Jennifer Aniston: A Monomyth

Why do we care so much about Angelina and Brad getting married? Here's one theory.
Brad and Angelina arrive at the 86th Academy Awards in Hollywood, California in March 2014. (Lucas Jackson/Reuters)

In 2012, US Weekly ran a photo essay depicting the wedding of Angelina Jolie and Brad Pitt.

Well, the "wedding." Of "Angelina Jolie" and "Brad Pitt." The essay was actually the work of an artist, Alison Jackson, who imagined, via extremely effective doppelgangers, what it would look like were the couple of seven years to make the thing official.

The whole essay was creepy, and funny, and, above all, revealing. So desperate was the world for Brangelina to become Mr. and Mrs. Brangelina, it seems, it stepped in where reality had faltered: We just made up our own version of their wedding. 

However! Today brings, for Brangelina watchers, an end to such strangeness: Their wedding no longer needs to be imagined. Over the weekend, the couple made their union a matter of law, via a small civil ceremony at their chateau in France. People have been freaking out accordingly. And while the source of the freakout is obvious—ritual! pseudo-royalty! what did her dress look like?—the source of the ongoing interest is more complicated than the typical voyeurism we might experience for, say, a Kardashian affair. Celebrities always have a meta-cultural quality—this is partly what makes them celebrities in the first place—but Angelina and Brad seem to have an extra dose of it. Their relationship seems at once to occupy and to transcend accepted ideas of what relationships are in the first place.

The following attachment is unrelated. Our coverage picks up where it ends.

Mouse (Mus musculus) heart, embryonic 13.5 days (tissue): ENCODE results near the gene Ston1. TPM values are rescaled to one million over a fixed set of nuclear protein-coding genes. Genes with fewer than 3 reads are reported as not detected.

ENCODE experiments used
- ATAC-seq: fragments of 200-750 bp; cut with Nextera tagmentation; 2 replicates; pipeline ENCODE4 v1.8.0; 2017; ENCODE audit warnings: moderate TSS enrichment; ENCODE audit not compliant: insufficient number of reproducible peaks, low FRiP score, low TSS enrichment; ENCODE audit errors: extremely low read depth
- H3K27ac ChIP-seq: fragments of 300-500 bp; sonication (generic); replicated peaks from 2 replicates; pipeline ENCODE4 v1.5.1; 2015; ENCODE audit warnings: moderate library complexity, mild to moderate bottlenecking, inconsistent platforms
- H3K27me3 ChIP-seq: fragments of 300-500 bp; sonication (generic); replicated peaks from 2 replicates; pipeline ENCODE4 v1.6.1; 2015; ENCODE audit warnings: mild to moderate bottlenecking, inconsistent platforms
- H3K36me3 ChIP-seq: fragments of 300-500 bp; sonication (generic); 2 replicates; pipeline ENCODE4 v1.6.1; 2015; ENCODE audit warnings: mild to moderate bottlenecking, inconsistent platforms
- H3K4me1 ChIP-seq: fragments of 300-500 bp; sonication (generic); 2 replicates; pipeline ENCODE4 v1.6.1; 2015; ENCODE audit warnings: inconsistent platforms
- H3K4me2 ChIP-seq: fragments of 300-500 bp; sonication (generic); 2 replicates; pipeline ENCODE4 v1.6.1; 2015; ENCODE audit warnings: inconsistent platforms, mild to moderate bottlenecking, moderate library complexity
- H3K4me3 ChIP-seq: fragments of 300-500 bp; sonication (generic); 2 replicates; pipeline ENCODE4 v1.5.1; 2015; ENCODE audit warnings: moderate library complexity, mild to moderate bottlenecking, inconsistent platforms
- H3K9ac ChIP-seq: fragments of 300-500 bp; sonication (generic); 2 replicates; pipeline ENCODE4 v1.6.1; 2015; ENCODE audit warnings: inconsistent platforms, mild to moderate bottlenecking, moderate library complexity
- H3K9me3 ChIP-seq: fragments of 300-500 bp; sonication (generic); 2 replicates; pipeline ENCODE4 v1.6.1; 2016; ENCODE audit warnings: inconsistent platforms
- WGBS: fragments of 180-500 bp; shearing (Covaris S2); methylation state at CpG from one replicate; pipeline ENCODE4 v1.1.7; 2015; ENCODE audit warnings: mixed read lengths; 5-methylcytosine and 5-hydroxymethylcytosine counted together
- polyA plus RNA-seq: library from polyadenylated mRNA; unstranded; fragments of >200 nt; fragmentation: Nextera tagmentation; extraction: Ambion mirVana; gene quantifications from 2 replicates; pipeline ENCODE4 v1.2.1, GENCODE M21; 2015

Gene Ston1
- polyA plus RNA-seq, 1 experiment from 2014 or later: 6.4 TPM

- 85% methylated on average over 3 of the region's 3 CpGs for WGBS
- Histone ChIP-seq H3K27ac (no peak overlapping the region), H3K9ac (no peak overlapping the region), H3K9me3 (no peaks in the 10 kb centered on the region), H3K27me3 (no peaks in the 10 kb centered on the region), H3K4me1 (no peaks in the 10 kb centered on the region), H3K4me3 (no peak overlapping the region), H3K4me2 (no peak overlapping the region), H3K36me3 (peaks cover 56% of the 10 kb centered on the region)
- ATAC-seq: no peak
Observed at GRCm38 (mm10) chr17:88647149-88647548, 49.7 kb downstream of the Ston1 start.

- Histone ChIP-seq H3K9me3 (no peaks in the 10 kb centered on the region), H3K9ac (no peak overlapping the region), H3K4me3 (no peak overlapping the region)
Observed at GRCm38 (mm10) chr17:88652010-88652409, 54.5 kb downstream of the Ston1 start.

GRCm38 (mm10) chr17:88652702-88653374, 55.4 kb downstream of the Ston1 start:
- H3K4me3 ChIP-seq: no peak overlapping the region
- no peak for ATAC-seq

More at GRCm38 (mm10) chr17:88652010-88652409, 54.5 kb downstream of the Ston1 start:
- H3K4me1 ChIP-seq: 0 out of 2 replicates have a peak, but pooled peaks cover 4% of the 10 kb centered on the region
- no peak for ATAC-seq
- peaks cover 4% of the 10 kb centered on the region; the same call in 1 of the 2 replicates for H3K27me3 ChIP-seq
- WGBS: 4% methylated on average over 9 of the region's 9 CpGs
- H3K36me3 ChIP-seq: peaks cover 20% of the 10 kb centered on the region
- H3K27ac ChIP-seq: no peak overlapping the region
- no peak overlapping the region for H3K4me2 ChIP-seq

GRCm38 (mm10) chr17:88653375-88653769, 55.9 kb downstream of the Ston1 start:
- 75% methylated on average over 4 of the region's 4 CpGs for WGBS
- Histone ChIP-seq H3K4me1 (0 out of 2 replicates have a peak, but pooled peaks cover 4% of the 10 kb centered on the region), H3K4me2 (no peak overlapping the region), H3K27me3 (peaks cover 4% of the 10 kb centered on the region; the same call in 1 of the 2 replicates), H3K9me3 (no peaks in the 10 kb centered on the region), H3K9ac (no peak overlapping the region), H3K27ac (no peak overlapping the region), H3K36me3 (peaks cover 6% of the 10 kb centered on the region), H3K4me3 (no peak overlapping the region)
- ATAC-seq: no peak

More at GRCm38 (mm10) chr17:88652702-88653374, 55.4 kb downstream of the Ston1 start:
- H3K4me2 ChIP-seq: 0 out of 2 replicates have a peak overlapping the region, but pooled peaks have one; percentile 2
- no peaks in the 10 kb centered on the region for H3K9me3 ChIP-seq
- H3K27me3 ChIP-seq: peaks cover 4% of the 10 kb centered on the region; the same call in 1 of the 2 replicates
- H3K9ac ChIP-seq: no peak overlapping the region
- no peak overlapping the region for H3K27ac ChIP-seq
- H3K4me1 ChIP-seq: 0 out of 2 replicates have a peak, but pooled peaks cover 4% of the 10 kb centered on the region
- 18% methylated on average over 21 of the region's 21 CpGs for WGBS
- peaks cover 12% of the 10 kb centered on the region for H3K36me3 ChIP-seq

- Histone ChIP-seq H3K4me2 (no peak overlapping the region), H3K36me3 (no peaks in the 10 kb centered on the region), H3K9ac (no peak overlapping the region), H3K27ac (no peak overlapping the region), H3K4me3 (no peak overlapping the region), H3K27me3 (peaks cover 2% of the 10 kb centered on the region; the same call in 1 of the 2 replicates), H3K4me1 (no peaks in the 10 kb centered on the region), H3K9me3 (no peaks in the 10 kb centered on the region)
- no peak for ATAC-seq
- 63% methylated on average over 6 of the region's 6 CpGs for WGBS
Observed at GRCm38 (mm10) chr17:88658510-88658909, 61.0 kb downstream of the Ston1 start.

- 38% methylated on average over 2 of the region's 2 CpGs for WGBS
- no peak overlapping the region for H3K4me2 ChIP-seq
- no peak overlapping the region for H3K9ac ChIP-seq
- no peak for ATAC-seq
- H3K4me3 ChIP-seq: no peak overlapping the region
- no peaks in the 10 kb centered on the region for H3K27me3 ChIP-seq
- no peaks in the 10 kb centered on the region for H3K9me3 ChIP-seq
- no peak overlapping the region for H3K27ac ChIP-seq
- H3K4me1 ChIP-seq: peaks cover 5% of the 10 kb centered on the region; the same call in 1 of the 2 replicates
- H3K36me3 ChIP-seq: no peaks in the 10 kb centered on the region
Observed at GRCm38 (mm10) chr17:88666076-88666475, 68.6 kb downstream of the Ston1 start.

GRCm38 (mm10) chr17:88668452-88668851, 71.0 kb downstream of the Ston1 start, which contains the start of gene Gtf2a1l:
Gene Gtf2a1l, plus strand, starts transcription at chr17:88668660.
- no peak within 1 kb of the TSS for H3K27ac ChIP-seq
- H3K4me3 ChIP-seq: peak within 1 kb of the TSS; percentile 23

So why do we care so much about the pair who are, in the end, just another celebrity couple? Here's one theory.

* * *

It starts in 2005. Brad was married, at the time, to Jennifer Aniston. They had had fireworks, and 50,000 flowers, at their wedding. They strolled on beaches. They shared dog-walking duties. She made him, as promised, his favorite banana milk shakes.

Jen-and-Brad, in other words, were fairly adorable. And they were fairly relatable. Their romance seemed real. Or, well, as real as romance can seem, as it unfolds on the pages of People.